Posted by: adelvecchio
administrative security, information security
This is part four of a four-part series of posts where I look at perimeter security, network security, host security, and finally administrative security as distinct elements in an overall information security architecture and the best way to evaluate the current state of each.
A standard question we ask when working with clients is how they go about assessing their organization’s information security architecture. Previously I examined perimeter, network, and host security. As part of that evaluation, I also examined how to address perimeter security in an ever-changing technical environment. I also covered how to use tools and technology to provide mitigative controls to guard access to networked assets as well as hosts that live in the networked environment.
The final step in evaluating an enterprise security architecture is the envelope that seals everything together — the administrative elements of an information security program. Technical administrative security has roots in compliance with regulatory requirements, but regulations typically set a minimal compliance standard. Technical information security policies and procedures go into far greater detail and set a much higher bar.
The intent of establishing technical information security policies and procedures is to clearly communicate the organization’s risk management expectations. When we assess an organization we typically look for defined policies and procedures that address:
- Provisioning of users (both normal and privileged)
- When strong authentication is needed/required
- Whether there are requirements within the organization for separation of duties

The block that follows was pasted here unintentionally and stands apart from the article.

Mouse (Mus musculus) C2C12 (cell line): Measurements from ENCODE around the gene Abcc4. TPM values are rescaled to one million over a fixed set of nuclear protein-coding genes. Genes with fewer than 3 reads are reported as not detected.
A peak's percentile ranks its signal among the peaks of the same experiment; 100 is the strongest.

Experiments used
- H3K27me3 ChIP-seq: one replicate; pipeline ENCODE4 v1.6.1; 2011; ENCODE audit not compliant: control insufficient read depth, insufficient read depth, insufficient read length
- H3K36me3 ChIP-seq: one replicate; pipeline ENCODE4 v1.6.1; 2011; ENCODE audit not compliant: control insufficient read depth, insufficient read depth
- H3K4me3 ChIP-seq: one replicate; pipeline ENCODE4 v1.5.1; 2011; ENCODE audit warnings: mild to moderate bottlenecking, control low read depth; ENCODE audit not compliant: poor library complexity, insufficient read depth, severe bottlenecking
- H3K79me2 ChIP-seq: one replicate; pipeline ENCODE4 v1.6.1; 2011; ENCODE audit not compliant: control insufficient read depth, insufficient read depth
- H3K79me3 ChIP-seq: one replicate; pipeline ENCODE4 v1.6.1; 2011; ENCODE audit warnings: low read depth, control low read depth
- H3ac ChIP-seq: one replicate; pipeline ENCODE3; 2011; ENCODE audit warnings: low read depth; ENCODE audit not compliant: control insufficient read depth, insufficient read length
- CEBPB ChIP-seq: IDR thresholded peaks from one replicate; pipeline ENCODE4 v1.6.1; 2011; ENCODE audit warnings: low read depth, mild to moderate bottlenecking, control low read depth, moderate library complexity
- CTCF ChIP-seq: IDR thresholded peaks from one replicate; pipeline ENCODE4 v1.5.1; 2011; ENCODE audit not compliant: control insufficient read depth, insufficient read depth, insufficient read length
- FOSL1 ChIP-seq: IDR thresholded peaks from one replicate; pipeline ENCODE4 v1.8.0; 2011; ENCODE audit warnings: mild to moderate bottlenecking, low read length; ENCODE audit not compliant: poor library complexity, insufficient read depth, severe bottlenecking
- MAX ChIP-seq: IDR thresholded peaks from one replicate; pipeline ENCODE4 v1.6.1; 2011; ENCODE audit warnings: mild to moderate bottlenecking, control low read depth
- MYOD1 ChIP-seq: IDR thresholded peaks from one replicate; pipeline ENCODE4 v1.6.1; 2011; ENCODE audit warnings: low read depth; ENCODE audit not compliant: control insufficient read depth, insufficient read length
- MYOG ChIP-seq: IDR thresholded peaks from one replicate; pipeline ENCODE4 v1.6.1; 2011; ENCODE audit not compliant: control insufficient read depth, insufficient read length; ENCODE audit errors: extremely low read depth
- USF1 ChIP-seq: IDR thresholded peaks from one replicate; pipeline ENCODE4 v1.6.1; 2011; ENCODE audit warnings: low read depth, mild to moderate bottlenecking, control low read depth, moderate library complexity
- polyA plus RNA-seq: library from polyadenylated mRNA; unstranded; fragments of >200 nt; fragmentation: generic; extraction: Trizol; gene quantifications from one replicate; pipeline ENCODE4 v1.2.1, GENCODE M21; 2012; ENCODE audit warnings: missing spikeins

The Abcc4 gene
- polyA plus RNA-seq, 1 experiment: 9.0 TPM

- The enterprise data backup strategy and life cycle
- Media/workstation build/reuse/disposal procedures
- Business continuity and disaster recovery procedures
- Mobile device management and control procedures
- Administrative requirements around authentication/authorization/and auditing (AAA)
- Patch management process (for workstations, servers, and other gear)
- Configuration management procedures
- Change control process
- Approval and communication process for policies and procedures
Presuming security information is properly disseminated to the workforce and that there’s a means through which employees can refer to the existing security rules (e.g. intranet or printed notebooks), it is interesting to note that nearly all systemic technical security gaps can be traced back to a lack of proper policy or supporting procedure that clearly defines an organization’s expectations. Properly documenting the risk management expectations of the organization into a cogent set of rules, combined with a strong perimeter definition and defense mechanisms is part of a base information security plan. Those steps along with a segmented and access-controlled network architecture, and hosts built with an eye on security provide a strong foundation on which an overall information security program (including the security architecture) can be built.
Once the foundation is built, security awareness programs can help garner employee mindshare in the information security process. Regular third party audits/assessments can help determine how effective the program is as well as provide valuable trending data that shows the maturity of the program over time. In our experience this is the best way to help secure a continued budget for the overall program since it’s otherwise very challenging to demonstrate return on investment for information security architecture expenditures.